The good news around town is that there is more and “more better” Pinot Noir on the market shelves than ever before. It’s the current craze! It’s really taken over as the predominant red wine request—at autumn and winter lunches & dinners—that Merlot used to own. Everybody wants the “Pinot” and it’s very food friendly.
As is clear, the Pinot Noir grape is French, thus, typically when vocalized, consonnants are not sounded. That’s why we say “Pino(t)” without the “t” and “Noi(r)” without the “r”. The French pronounce this grape as PEE-noh NWAh. The “oir” in French is spoken “Wah”. Like in the first syllable in the word “wa-ter”. If you were to say “pino water”—say it again without the “ter”; but of course, first add the “N” sound: “NWah”—there you go!
Like it or not, Americans tend to pronounce it as “PEE-noh NWAHRR”—with a pronounced “r” sound. Funny—huh? They’re not pronouncing the “t” but it’s heavy on the “r”!
The wonderful predominant flavor description of Pinot Noir is berry (raspberry/strawberry), black cherry, cinnamon, and mint. Then, depending on the terroir or micro-climate, add the very aromatic flavors of: cranberries, cedar, earth, flowers, game, meat, minerals, mushrooms, plums, smoke, spices, tea (especially Moroccan Green), toast, truffles, vanilla, and violets. Yes! it’s a natural for the holiday table.
Red wine from Burgundy France is Pinot Noir and the wines are legendary in the wine world. So many experienced wine lovers will confidently declare that no other red wine in the world can beat the complexity, fullness, and style of a great Pinot Noir from the Cote de Nuits—known as part of the “golden slope” in La Bourgogne. Once you’ve been there, everyone speaks of something magical in their vineyards. Yes—this is where the most expensive Romanée-Conti, La Tache, Richebourg, La Vivant etc., exist, thrive, and are shockingly good.
It seems, in a fun way, that where a red Bordeaux attracts the intellectual, Pinot Noir Burgundy attracts the romantic and the artist; and just like them, the Pinot Noir grape is very sensitive—it’s a very delicate grape varietal that needs careful attention both in the vineyard and in the winery. Aldo Sohm, world- renowned sommelier at Le Bernardin, says, “Burgundy Pinot Noirs are like divas; they all want to be understood, yet they don’t care what other people think because they are so eccentric.”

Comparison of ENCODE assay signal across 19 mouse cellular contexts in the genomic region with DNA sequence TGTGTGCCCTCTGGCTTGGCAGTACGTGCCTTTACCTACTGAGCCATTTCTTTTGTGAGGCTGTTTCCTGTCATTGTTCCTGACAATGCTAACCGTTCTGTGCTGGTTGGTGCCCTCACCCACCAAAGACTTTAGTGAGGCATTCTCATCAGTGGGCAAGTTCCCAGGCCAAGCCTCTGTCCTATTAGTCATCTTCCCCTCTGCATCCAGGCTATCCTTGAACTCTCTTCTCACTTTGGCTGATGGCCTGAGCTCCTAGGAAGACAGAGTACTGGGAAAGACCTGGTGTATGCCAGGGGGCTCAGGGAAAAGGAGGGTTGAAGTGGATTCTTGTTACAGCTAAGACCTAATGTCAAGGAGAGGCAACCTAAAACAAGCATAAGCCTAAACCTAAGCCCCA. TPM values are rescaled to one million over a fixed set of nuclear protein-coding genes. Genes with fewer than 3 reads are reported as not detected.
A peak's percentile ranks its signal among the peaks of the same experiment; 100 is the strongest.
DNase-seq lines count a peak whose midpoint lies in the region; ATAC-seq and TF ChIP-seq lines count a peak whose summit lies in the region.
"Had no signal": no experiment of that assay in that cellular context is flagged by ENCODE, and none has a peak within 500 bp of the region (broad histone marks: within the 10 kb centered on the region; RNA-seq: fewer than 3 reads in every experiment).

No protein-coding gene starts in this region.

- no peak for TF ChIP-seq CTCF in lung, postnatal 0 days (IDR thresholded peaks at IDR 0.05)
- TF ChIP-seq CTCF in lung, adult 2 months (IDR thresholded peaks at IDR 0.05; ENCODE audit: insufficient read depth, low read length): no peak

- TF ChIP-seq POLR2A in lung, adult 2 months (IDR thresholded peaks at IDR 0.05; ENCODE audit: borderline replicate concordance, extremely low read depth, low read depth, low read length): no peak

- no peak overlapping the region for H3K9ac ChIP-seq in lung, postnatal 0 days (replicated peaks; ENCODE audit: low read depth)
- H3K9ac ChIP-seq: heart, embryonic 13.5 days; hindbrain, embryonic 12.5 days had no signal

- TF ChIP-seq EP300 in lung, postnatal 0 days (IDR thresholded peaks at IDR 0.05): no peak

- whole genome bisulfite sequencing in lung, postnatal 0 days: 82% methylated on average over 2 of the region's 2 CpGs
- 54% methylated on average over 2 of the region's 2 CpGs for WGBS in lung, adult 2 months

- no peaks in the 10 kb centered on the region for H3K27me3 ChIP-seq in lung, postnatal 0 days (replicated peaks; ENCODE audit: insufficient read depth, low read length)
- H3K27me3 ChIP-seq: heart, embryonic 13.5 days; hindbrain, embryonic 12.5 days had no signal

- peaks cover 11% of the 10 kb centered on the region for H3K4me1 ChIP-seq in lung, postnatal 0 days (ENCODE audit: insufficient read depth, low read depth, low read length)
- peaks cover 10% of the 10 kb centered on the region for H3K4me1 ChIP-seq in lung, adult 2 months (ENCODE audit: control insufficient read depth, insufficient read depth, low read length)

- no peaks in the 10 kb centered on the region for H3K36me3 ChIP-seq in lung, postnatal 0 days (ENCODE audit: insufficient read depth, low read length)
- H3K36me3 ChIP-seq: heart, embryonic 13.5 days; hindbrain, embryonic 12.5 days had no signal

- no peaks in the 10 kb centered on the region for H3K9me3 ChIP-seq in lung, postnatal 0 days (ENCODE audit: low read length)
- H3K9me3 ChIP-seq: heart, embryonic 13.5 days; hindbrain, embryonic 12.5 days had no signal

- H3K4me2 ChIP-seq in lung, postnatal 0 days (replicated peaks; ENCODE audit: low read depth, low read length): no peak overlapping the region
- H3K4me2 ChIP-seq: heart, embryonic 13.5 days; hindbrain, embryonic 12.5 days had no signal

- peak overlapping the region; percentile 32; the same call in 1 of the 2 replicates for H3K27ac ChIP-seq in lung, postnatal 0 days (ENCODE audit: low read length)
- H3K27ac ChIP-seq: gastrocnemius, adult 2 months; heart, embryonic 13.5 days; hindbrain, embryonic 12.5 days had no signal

This Burgundian profile caused the whole world to try to emulate it. Be it California, Oregon, Argentina, or New Zealand, wine makers continually strive for that French benchmark on their own turf.
A good Pinot Noir from anywhere in the world, however, must carry that “aromatic” complexity: After decanting for at least an hour, the aroma should draw you in and the palate should be that ethereal balance of acidity, alcohol, fruitiness, and a mild touch of those puckering tannins.
CAVEAT!—“Burgundy” on any American wine label is a generic term, meaning it is a soft red wine and not necessarily made from Pinot Noir—like the boxed wines called “Burgundy”. Remember Gallo’s Hearty Burgundy back in the day? That was a good value-priced and good tasting wine—but it was mostly Zinfandel mixed with other red wine grapes.
We are especially fortunate to have some of the best Pinot Noir in the U.S. produced here in California and Oregon—which means we have great access to so much of it—and a lot of really good stuff at the $15–$25 range.
In California, where we have the blessings of the Pacific, look for Pinot Noir from the Carneros District, the Russian River Valley, Anderson & Monterey Counties, and Santa Ynes Valley . They tend to be some of the best. Brewer Clifton at the “wine ghetto” in Santa Barbara is a seriously delicious Pinot; The Russian River Rochioli Winery has consistently made great Pinot.
Pinot Noir has become a prominent specialty of Oregon. The clayey red earth of Dundee Hills in the Willamette [Will-LAM-et] Valley is regarded as one of the best terriors for this grape. And there’s no question that Oregonian more resembles the French red of Burgundy.
Andy Myers, sommelier at Cityzen, says, “I tend to lean more towards Oregon than California. Cal Pinot is a bigger, richer, and more forward style with juicy red fruit. Oregon Pinot is a little dirtier in a nice way, with more earthiness and mushroom. They’re leaner with more black fruit than red; a little lower in alcohol and more elegant.”
For some of the Oregon’s tastiest Pinot Noirs, look for Andelsheim, Argyle, Domaine Drouhin, and Stoller who produce wines of great character.
In about 5 years or so, we’ll be discussing the Pinots from Argentina and New Zealand with the same fervor. Look for them now—they are great buys.
At a “progressive Pinot Noir” wine tasting party, we’d start with the $5 Barefoot Pinot Noir. It’s the perfect pinot starter—tasty with all of the basic flavors. Castle Rock Central Coast at around $9 is next with a step-up in notes and a much better wine. At the next level, let’s try the zesty Argentine 2009 Manos Negras Pinot Noir at around $15 at BevMo; or, the light-style but good complexity of $15 Garnet Monterey County.
At $25 and higher, look for the brands I’ve mentioned above: Guaranteed delicious! Enjoy!
Rick continues to host & entertain at wine events & tastings. Contact firstname.lastname@example.org.